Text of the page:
Long before the voyeurism of Facebook, folks learned more than they needed to know about friends, neighbors and acquaintances via the telephone.

Before World War II, the same telephone line was shared between two or more customers. Usually it was two to four homes sharing the same telephone line. In rural areas there could be as many as twenty parties on the same line.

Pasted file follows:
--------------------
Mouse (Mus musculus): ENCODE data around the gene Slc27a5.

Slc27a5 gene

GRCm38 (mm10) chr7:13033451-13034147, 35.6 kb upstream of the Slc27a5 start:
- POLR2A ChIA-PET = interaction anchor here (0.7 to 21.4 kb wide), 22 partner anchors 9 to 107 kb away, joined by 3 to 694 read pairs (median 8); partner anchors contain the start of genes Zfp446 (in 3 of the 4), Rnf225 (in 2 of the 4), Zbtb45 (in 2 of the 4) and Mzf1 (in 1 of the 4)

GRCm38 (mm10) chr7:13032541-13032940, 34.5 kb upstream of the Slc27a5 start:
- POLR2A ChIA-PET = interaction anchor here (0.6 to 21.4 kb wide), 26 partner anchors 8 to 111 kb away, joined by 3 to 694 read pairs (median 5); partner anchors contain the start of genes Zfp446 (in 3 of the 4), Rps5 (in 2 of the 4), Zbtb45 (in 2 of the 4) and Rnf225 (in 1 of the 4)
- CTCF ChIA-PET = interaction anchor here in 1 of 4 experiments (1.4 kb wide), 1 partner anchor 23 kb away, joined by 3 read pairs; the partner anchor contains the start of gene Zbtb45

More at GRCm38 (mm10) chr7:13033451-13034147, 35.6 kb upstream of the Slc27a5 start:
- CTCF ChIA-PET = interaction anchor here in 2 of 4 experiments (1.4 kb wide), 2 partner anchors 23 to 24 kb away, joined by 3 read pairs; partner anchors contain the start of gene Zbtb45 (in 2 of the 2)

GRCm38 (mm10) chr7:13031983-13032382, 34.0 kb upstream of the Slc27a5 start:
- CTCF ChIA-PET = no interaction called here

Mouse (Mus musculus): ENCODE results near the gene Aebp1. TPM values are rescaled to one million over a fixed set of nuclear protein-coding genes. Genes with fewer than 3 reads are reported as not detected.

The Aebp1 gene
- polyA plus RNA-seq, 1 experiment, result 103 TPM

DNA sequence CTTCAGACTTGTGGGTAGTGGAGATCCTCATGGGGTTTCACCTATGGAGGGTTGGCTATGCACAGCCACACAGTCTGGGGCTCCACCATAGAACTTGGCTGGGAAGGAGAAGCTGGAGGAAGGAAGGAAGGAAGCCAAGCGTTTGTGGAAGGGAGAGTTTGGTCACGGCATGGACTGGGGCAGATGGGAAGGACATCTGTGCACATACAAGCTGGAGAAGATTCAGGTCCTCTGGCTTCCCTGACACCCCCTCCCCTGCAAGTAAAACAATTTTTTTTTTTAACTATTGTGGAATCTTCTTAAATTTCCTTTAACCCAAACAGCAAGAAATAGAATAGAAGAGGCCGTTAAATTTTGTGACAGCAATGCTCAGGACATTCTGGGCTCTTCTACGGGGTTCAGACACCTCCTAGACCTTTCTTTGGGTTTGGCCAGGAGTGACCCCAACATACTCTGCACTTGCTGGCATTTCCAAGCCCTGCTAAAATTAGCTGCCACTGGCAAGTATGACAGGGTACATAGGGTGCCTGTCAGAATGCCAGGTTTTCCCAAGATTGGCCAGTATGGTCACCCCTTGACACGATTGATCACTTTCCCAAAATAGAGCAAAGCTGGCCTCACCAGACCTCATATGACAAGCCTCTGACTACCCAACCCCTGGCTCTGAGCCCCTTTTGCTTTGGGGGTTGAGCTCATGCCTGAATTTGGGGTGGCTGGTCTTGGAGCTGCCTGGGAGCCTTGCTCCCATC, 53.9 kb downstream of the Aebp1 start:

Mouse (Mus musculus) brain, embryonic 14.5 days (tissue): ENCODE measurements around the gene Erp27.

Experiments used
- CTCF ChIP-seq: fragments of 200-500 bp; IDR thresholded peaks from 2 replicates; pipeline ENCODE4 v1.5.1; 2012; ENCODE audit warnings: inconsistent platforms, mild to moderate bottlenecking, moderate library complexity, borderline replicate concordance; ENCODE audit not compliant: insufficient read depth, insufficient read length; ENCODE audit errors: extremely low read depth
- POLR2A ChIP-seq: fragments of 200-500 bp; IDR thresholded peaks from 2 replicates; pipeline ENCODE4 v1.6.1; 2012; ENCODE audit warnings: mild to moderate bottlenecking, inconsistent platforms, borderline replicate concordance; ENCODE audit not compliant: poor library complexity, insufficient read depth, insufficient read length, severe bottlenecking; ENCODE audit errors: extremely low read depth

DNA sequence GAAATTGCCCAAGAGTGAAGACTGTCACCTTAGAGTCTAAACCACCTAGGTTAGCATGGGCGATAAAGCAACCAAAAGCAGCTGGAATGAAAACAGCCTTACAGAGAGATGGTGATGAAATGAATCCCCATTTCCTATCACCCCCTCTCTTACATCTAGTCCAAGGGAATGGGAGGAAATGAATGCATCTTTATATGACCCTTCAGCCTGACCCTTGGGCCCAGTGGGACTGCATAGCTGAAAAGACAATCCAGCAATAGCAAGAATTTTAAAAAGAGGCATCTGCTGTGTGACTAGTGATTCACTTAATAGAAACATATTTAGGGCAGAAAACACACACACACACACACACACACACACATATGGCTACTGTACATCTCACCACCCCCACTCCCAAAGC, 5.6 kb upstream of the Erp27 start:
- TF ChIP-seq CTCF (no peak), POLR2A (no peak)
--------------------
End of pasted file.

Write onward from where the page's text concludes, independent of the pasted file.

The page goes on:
There were various ring systems used to identify the customers on a line. Individualized rings for each home would be used, such as patterns of long and short rings.  All the other homes on the “party  line” heard everyone else’s rings thus alerting those interested, the opportunity of putting their nose in everyone’s business.

The greatest inconvenience of a party line was picking up the receiver to make a call and finding someone else on it. For some however, it provided both entertainment and gossip for decades.